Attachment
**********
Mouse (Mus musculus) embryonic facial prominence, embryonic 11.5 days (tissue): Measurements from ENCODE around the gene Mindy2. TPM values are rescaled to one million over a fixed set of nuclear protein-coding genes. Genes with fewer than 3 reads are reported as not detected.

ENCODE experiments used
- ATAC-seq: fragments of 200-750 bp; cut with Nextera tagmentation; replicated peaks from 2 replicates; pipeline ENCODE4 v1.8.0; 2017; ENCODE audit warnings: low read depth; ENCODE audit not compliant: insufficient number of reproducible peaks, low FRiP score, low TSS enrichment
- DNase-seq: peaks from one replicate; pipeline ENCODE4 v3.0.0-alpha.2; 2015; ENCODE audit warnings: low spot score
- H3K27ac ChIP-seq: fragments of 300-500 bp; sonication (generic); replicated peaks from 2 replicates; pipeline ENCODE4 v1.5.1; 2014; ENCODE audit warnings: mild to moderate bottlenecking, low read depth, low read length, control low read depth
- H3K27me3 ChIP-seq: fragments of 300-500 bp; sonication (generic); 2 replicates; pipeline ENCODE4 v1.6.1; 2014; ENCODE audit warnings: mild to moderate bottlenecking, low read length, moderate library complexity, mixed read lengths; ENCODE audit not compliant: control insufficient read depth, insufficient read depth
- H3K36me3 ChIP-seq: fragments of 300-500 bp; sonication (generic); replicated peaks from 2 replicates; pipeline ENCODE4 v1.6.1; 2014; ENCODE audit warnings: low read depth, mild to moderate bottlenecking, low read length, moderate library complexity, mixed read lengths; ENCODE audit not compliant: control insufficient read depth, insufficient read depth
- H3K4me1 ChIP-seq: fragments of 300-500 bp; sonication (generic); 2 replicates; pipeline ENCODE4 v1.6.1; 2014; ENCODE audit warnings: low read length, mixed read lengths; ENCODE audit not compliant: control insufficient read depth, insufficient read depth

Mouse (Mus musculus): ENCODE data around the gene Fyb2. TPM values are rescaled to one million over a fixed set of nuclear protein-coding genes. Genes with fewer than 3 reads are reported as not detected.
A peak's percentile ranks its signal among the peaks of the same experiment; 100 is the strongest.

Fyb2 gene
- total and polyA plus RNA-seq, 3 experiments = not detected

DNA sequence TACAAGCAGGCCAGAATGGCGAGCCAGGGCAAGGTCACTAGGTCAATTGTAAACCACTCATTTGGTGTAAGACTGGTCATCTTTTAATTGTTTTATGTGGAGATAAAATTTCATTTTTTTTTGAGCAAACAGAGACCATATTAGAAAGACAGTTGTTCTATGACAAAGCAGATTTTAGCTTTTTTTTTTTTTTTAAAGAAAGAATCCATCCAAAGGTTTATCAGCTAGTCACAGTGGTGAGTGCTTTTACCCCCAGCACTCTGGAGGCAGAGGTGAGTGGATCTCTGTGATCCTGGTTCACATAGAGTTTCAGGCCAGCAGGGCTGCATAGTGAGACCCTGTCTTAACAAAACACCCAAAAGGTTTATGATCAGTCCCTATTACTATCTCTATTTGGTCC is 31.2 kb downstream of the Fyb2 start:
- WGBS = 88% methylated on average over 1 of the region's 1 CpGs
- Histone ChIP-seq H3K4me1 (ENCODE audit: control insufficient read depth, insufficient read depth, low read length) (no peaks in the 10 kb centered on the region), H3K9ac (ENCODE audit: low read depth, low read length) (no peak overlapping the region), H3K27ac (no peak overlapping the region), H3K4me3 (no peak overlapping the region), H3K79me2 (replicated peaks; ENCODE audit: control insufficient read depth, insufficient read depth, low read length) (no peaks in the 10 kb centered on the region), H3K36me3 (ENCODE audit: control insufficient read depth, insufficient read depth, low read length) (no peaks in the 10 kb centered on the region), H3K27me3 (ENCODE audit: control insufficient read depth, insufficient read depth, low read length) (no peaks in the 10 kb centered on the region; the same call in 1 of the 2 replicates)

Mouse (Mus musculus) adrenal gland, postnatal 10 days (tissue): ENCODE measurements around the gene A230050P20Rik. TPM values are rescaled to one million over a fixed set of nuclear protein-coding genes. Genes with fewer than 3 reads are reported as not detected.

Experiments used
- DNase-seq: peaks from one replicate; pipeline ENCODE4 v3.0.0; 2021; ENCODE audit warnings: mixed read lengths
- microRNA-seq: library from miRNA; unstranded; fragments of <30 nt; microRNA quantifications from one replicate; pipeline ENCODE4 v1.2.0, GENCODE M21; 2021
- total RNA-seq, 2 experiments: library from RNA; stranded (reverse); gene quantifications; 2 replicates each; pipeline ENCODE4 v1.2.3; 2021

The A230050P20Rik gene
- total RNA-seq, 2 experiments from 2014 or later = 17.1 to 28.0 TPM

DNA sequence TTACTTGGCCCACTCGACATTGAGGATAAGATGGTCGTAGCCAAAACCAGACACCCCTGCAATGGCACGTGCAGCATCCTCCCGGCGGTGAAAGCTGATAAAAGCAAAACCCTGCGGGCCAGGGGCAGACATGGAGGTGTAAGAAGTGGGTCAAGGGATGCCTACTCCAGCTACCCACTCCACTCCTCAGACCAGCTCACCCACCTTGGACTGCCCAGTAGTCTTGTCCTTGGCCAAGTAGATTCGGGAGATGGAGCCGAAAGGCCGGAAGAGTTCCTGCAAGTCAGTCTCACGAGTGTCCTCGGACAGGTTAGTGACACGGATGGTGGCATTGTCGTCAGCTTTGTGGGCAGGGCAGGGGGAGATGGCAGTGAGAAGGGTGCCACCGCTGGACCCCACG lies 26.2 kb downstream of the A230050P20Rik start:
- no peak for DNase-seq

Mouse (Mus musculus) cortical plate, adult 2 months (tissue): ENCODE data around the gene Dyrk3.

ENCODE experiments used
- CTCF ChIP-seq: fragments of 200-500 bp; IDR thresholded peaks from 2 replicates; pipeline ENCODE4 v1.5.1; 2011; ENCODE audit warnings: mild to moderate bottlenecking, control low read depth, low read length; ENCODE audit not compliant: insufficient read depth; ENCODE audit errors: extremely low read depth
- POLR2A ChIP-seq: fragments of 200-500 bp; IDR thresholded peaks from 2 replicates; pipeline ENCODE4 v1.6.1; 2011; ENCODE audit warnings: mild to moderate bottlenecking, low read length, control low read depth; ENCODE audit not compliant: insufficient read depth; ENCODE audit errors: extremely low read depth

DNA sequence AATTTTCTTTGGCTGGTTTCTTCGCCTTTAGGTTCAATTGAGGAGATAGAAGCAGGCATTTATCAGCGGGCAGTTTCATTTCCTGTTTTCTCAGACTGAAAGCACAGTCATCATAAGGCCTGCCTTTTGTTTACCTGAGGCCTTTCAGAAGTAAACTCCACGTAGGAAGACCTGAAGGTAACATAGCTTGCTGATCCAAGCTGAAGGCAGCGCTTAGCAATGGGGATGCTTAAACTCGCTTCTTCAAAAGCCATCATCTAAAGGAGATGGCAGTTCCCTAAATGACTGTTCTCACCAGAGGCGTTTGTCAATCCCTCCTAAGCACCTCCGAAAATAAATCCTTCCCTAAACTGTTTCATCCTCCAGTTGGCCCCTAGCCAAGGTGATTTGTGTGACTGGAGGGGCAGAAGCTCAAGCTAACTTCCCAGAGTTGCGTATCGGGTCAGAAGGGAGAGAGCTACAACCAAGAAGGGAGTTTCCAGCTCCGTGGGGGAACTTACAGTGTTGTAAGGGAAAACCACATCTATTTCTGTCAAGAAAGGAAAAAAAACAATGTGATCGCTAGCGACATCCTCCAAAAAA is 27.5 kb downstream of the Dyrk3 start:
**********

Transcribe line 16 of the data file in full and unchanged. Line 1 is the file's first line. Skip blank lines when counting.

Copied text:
Mouse (Mus musculus) adrenal gland, postnatal 10 days (tissue): ENCODE measurements around the gene A230050P20Rik. TPM values are rescaled to one million over a fixed set of nuclear protein-coding genes. Genes with fewer than 3 reads are reported as not detected.